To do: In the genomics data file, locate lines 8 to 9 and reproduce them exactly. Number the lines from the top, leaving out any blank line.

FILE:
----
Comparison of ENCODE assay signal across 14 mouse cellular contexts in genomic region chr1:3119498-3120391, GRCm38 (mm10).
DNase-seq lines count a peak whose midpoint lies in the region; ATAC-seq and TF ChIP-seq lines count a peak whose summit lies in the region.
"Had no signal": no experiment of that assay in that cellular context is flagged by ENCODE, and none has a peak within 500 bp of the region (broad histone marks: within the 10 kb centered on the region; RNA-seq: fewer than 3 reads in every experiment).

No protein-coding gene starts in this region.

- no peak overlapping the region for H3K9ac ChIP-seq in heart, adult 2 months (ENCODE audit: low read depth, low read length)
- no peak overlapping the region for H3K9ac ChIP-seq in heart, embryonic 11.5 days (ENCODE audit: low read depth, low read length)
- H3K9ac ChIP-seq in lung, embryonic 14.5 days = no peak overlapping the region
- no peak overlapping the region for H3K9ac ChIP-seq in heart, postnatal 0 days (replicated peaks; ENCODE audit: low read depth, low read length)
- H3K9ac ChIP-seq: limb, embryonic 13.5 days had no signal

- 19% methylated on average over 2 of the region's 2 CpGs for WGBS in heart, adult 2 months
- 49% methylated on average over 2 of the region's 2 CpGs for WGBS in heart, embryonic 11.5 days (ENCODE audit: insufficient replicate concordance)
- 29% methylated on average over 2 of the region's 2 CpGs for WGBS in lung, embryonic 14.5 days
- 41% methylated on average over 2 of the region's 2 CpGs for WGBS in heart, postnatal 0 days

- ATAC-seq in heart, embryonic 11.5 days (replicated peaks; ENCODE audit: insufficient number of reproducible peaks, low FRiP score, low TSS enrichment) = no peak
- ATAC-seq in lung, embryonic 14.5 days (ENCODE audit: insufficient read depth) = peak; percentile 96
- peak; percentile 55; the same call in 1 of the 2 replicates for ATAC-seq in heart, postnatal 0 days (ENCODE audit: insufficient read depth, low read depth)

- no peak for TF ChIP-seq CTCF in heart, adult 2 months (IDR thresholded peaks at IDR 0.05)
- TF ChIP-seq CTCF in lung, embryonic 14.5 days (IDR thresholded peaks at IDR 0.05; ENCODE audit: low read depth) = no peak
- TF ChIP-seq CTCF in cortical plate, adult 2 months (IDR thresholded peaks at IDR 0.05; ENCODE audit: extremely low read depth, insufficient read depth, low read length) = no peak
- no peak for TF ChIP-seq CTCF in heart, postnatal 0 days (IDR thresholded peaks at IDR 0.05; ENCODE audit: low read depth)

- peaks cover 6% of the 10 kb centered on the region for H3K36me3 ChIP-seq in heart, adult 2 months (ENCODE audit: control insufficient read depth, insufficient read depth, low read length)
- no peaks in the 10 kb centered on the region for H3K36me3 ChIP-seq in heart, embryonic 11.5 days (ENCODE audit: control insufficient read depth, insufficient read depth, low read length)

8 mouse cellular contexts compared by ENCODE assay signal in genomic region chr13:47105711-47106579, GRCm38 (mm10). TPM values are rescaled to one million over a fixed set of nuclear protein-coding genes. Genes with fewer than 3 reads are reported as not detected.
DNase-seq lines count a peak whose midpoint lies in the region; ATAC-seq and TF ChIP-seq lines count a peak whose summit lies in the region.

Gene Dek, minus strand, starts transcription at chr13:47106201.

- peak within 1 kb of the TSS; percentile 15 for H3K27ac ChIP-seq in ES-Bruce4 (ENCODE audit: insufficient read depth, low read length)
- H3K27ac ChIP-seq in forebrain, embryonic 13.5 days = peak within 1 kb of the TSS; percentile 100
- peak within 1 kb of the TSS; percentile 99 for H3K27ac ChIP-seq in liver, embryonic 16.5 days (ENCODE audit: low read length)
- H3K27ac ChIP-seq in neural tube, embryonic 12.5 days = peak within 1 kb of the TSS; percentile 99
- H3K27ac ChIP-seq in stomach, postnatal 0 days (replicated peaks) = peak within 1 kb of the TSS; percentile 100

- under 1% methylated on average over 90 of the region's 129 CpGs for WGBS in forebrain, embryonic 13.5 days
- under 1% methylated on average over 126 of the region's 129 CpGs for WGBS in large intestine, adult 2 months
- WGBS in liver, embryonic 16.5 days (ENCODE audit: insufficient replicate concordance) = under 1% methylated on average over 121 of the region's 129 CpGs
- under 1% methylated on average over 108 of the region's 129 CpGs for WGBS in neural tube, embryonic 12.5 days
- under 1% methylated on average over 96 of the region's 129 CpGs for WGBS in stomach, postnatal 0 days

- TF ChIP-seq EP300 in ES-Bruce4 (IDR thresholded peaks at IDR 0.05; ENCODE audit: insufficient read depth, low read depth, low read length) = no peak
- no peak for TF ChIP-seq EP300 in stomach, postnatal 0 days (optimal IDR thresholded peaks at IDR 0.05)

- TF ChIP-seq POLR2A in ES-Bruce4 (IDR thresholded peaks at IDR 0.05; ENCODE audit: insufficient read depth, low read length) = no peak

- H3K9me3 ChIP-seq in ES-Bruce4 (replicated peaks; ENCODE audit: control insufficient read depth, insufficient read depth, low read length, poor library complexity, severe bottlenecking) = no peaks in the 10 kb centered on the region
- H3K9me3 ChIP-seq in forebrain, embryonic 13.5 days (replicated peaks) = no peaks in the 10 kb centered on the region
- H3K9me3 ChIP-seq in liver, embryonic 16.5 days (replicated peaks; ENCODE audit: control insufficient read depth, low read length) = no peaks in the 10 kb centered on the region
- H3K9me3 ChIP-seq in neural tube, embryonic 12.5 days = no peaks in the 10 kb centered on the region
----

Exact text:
- no peak overlapping the region for H3K9ac ChIP-seq in heart, postnatal 0 days (replicated peaks; ENCODE audit: low read depth, low read length)
- H3K9ac ChIP-seq: limb, embryonic 13.5 days had no signal